Pastoral Articles



Lent begins on Ash WednesdayThis year it is 6 March.  Lent is a time for self-examination. It’s a sort of spiritual spring cleaning. It is preparation for Holy Week and Easter.  Lent is associated with the 40 days Jesus spent fasting in the wilderness (Matt.4.1-11; Luke 4.1-13).

Many people mark the beginning of Lent by attending a service on Ash Wednesday when they have their foreheads marked with ash.   During Lent they abstain from alcohol and from eating meat or they substitute fish especially on the Fridays of Lent.

 People usually think of giving up something for Lent,  but some  think more of what they can take on, like doing more to help others or increasing the money we give to some good cause.  Lent is not just about denying oneself  something but doing it for the sake of others. That is what the prophet Isaiah encourages us to do. What’s the point of praying and fasting, Isaiah says, if this has no effect on the way we live. ‘Is not this the fast I choose .. to share your bread with the hungry and bring the homeless into your home’ (Isaiah. 58.6-7 ).  This concern for others is expressed in the keynote message from Isaiah in our Lord’s teaching, according to the gospel of Luke. ‘The Spirit of the Lord is upon me because he has anointed me to bring good news to the poor’ (4.18).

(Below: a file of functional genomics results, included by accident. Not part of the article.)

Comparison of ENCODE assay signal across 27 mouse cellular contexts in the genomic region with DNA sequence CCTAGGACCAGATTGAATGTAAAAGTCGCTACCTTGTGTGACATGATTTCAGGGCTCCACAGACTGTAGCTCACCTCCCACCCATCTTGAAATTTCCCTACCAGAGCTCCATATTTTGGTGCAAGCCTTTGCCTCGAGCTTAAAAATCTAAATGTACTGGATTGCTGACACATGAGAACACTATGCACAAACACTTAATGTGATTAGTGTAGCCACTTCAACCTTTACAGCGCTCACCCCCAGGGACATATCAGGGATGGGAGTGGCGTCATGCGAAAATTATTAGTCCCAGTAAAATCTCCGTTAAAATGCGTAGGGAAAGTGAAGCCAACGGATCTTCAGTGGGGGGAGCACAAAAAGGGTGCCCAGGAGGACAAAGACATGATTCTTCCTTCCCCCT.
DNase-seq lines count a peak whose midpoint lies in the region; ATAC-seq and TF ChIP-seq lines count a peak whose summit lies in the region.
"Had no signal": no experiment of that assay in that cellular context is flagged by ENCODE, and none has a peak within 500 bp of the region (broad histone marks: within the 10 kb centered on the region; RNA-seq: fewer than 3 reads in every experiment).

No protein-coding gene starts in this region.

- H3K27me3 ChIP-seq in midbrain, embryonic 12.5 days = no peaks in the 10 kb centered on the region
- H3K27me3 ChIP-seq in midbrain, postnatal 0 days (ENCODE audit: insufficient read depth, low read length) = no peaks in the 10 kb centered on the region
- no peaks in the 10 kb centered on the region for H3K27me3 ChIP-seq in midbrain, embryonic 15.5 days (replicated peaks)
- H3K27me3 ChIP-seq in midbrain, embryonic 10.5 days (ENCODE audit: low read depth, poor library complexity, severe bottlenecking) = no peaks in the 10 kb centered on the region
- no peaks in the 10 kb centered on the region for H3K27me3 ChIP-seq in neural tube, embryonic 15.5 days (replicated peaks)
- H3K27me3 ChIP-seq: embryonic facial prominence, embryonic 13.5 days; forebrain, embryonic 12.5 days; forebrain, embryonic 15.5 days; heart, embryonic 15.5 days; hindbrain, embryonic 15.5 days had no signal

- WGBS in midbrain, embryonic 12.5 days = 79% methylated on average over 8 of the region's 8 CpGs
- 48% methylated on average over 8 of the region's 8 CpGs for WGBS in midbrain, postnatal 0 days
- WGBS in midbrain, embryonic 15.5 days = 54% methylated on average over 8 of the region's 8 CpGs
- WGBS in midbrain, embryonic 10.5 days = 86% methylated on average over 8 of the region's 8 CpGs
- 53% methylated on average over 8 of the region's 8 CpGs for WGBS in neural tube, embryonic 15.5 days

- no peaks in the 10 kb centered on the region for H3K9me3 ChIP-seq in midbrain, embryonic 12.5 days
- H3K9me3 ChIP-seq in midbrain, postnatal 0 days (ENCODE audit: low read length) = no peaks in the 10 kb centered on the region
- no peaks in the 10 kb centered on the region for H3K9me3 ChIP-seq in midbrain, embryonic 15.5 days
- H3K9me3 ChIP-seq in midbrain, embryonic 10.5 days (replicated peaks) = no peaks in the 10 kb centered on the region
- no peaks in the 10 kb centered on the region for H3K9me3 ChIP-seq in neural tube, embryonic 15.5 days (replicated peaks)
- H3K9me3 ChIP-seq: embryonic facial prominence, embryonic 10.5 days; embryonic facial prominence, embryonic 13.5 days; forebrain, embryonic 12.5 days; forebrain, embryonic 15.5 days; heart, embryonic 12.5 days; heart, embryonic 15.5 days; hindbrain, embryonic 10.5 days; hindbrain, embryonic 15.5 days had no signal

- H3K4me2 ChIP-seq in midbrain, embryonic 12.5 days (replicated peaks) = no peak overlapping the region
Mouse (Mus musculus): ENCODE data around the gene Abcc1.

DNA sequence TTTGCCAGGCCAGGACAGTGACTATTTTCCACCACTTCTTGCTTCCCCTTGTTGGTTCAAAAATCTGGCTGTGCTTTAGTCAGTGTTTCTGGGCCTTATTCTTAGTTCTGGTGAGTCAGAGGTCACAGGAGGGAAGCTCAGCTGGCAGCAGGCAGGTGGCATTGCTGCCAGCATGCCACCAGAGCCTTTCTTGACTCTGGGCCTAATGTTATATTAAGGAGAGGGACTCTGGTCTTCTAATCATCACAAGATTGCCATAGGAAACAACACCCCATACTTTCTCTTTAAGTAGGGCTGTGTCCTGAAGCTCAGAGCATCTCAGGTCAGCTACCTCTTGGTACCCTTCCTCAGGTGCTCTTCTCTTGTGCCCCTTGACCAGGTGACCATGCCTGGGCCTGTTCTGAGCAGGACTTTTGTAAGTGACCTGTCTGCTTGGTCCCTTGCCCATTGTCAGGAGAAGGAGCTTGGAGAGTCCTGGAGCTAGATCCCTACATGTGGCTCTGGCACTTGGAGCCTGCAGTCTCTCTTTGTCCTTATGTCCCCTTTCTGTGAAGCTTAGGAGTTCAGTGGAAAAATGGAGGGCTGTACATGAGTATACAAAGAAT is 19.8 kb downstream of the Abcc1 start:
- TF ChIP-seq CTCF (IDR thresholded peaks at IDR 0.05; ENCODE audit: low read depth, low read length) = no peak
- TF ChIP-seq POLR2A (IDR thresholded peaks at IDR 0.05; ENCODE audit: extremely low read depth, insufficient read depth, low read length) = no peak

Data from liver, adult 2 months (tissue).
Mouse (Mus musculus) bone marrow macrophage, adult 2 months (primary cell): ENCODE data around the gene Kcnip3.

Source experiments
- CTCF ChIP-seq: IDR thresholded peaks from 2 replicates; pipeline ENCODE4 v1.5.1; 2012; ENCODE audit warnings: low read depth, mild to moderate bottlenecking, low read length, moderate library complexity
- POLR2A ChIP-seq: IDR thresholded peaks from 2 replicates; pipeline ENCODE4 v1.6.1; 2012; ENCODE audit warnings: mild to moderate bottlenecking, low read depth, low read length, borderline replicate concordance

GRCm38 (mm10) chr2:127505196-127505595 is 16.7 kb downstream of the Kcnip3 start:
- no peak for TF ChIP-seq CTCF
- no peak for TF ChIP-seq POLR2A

A good example of what I am saying is Andy Burnham, the mayor of Greater Manchester and his concern for the homeless.  He donates 15% of his salary to help eradicate rough sleeping in the city.

Lent is the time to take a good hard look at the way we live.  It challenges us to cut out all extravagance and waste, all selfish preoccupation.  It encourages us help those in need.

God’s word in Isaiah, is emphatic:-  ‘share your bread with the hungry. Bring the homeless into your home.’

So let us think not just of what we can give up for Lent but what we can take on.